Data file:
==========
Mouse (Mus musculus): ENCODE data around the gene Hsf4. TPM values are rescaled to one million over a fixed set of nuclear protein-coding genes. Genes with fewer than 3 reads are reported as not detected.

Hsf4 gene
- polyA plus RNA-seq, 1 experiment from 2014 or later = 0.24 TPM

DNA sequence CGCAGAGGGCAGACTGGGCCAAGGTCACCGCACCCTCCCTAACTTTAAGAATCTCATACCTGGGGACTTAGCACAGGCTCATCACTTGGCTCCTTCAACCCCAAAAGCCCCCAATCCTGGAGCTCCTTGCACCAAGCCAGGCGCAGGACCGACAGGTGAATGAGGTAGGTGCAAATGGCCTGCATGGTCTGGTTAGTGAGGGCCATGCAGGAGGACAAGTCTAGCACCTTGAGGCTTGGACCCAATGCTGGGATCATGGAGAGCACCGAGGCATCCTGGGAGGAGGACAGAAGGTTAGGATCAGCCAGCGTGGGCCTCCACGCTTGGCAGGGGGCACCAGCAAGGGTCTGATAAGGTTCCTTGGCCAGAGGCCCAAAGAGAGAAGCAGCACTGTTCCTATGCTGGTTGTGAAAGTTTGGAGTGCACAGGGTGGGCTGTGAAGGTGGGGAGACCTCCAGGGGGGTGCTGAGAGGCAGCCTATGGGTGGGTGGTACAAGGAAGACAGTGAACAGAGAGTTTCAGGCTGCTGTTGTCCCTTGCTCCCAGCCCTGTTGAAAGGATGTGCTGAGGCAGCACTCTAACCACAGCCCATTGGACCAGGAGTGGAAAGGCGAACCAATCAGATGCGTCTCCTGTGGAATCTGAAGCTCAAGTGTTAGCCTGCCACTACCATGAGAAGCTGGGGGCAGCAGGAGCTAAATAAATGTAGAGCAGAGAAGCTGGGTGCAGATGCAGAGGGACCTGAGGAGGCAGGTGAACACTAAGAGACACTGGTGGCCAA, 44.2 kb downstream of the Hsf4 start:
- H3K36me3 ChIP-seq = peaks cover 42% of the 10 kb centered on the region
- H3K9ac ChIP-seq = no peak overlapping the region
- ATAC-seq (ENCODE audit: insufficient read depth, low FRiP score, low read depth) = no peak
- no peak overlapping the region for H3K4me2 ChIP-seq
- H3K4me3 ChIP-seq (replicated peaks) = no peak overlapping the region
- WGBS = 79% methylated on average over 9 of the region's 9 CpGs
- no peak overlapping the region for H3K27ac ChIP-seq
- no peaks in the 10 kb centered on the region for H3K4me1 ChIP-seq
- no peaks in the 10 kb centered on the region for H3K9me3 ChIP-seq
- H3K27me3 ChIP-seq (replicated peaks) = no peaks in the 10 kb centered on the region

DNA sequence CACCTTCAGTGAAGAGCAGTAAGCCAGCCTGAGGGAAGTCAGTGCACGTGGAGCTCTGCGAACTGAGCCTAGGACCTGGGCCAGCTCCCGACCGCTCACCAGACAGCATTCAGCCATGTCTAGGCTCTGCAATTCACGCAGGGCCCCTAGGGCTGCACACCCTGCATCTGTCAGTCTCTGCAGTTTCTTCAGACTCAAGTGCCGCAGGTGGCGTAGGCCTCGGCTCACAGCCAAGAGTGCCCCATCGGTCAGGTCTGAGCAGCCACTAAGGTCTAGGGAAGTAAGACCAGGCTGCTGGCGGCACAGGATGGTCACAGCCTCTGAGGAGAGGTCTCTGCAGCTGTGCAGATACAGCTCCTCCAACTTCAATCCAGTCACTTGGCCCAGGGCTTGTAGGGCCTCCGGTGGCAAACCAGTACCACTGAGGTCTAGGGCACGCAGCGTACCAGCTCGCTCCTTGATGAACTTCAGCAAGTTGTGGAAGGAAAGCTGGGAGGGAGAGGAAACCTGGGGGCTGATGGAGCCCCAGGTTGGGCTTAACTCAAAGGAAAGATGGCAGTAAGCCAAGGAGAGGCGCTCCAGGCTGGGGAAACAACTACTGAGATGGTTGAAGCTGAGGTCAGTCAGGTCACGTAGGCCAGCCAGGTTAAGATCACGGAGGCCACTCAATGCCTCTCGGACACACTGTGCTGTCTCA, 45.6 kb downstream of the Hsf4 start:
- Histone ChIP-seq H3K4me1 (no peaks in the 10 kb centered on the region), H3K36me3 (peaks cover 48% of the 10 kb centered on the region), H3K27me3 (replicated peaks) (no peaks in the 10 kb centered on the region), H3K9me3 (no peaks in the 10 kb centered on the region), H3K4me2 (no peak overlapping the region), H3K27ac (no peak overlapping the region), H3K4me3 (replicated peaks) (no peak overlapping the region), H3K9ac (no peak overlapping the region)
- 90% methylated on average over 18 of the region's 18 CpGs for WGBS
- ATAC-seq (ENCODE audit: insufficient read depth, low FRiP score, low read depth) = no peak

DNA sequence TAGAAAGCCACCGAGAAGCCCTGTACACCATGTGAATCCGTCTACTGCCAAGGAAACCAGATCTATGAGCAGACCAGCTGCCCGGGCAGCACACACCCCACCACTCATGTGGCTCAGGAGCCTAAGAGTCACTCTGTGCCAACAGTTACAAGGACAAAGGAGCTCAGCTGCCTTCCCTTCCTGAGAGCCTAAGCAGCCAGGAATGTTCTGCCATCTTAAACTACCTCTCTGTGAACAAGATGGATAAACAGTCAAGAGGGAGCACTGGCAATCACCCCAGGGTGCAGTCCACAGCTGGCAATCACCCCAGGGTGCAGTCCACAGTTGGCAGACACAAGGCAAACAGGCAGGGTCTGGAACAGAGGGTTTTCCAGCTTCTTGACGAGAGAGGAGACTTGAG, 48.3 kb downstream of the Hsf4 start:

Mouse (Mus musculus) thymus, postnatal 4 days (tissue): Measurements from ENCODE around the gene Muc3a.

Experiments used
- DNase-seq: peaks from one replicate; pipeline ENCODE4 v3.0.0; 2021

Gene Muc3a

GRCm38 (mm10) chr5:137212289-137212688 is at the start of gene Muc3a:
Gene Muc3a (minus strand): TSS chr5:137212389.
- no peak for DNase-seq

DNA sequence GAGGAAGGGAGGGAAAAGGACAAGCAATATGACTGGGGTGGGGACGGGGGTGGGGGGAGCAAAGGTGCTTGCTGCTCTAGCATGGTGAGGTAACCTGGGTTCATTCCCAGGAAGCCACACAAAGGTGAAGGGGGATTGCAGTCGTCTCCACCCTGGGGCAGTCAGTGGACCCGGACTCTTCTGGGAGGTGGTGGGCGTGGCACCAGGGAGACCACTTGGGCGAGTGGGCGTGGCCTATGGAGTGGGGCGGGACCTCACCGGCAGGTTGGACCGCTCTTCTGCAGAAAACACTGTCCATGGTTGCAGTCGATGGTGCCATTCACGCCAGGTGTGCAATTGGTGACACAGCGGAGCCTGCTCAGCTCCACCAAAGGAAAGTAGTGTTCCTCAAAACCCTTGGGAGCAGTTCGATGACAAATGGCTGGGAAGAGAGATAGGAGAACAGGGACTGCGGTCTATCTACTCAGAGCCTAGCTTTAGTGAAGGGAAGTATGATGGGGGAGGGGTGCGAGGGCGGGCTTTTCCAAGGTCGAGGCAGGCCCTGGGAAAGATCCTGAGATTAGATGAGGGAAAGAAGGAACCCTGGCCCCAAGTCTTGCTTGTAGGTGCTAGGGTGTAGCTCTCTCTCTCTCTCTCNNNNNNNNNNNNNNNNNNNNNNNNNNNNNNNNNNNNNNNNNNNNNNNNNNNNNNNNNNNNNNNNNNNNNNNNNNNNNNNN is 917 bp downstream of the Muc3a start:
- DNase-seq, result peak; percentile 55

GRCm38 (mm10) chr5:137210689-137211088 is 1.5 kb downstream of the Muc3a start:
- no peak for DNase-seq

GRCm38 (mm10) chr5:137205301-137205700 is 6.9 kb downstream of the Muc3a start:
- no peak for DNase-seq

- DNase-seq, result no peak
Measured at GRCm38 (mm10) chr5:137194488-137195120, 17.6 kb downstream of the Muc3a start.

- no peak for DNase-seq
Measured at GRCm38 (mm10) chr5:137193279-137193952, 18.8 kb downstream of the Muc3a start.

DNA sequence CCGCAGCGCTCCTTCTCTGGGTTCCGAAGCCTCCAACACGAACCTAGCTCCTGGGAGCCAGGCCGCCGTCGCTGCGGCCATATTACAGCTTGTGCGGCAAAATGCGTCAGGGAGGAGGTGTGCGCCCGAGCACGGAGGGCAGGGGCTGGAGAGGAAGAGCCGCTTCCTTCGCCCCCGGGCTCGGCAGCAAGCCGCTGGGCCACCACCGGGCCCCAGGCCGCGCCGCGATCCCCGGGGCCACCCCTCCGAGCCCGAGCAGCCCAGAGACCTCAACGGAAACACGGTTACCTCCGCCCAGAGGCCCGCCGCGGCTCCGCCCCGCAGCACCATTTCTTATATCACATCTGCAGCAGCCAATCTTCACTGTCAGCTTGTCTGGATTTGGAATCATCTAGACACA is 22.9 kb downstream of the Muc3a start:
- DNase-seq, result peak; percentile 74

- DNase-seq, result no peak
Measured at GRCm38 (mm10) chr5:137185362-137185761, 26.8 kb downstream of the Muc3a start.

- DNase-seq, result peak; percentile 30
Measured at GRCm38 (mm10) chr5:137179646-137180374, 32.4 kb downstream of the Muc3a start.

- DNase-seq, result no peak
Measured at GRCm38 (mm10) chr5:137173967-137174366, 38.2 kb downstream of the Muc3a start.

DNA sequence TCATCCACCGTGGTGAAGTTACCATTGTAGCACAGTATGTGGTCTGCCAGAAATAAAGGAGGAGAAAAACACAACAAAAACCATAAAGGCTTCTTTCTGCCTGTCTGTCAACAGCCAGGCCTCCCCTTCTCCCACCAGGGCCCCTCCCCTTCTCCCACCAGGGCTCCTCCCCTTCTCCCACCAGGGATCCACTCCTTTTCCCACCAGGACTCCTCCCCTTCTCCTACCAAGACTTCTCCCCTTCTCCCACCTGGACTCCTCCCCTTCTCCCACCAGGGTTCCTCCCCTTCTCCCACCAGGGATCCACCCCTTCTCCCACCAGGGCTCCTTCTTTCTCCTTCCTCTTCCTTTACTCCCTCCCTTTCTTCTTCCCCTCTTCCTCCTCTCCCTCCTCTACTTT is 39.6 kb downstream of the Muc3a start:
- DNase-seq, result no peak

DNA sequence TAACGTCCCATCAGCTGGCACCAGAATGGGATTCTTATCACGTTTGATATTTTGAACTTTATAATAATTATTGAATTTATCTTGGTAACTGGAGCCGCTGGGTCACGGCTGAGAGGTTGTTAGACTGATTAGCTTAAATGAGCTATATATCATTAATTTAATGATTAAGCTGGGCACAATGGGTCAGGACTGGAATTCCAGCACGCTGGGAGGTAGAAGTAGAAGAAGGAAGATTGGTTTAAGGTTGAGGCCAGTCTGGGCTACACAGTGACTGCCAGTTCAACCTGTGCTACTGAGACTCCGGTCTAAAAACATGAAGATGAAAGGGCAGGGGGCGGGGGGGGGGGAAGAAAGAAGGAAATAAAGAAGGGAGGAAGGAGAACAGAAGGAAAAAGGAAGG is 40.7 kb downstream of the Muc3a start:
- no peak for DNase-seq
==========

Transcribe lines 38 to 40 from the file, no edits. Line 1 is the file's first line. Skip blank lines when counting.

- DNase-seq, result peak; percentile 74

- DNase-seq, result no peak
Measured at GRCm38 (mm10) chr5:137185362-137185761, 26.8 kb downstream of the Muc3a start.